|Trees plus man-made emissions create dangerous particulate matter|
|April 09, 2013|
A new study has identified an unexpected source of particulate matter creation that potentially could produce damaging effects on human beings - trees.
The study found that isoprene, which is the most abundant hydrocarbon emitted from trees, once oxidized by our atmosphere, is reacting with human-made nitrogen oxides to create unforeseen particulate matter.
The findings were published by the recent Proceedings of the National Science Academy (PNAS) in a study titled "Epoxide as a precursor to secondary organic aerosol formation from isoprene photooxidation in the presence of nitrogen oxides."
The study, led by Jason Surratt, PhD, assistant professor of environmental sciences and engineering at the Gillings School of Global Public Health at the University of North Carolina, presents a dramatic new wrinkle in the arguments for reducing combustion emissions worldwide.
"Isoprene is primarily emitted from trees and is the largest single non-methane hydrocarbon emission into Earth's atmosphere," Surratt said. "There is very little we can do to control this, short of cutting down all the trees - which no one wants to do and which would cause a whole host of other environmental problems. But human-made pollutant emissions that come from cars, trucks, aircraft, coal plants and other large-scale sources are controllable."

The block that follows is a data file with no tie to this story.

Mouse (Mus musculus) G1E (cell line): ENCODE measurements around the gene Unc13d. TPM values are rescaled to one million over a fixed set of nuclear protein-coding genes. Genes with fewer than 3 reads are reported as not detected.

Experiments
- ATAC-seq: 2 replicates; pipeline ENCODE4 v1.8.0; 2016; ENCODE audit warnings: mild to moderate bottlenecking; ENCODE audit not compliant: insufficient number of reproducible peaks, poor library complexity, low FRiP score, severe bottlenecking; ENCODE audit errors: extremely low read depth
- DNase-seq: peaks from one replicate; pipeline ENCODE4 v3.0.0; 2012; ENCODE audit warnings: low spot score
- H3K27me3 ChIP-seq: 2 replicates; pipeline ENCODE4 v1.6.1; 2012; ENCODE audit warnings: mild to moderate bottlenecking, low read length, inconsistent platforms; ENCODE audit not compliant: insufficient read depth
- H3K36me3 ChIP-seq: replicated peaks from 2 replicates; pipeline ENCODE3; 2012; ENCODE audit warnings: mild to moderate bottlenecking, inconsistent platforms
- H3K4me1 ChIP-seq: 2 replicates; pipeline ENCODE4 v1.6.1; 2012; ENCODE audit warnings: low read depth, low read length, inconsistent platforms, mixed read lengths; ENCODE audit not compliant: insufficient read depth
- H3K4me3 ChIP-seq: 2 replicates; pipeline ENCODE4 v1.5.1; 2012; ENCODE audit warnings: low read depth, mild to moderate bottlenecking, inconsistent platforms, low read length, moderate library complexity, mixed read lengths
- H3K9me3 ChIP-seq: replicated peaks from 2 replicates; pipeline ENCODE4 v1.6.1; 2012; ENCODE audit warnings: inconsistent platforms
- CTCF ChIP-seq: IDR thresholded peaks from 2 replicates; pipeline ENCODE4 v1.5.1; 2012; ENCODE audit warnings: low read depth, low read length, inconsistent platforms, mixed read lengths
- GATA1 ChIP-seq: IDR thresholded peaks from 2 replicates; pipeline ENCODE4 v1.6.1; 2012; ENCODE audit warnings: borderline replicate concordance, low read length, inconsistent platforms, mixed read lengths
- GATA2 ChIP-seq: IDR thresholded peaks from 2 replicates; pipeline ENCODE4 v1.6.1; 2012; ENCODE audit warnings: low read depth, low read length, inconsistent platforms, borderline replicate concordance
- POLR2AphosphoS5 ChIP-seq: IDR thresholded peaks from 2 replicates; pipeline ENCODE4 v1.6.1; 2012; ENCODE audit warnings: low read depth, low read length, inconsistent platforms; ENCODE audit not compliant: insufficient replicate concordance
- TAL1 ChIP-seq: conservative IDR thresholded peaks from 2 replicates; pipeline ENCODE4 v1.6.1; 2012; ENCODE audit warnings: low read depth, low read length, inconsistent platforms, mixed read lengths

Isoprene emissions were not thought to be a contributor to the creation of fine particulate matter. The study, however, used field observations, computational chemistry calculations and community multiscale air-quality (CMAQ) model simulations to confirm the chain of evidence of isoprene photooxidation - that is, oxidation caused by chemically reacting with the sun's rays - which then interacts with nitrogen oxides produced by human-made combustion sources to create particulate matter. This fine particulate matter potentially could lead to serious respiratory ailments such as asthma.
"The evidence we generated points to something that likely contributes to significant public health risks across the planet in areas where tree emissions such as isoprene combine with human-made pollutants," Surratt says. "This could be a paradigm shift in the way atmospheric chemists look at combustion emissions, and perhaps a re-thinking in general by anyone interested in climate change and health."
The full study can be found online.
|Last updated April 11, 2013|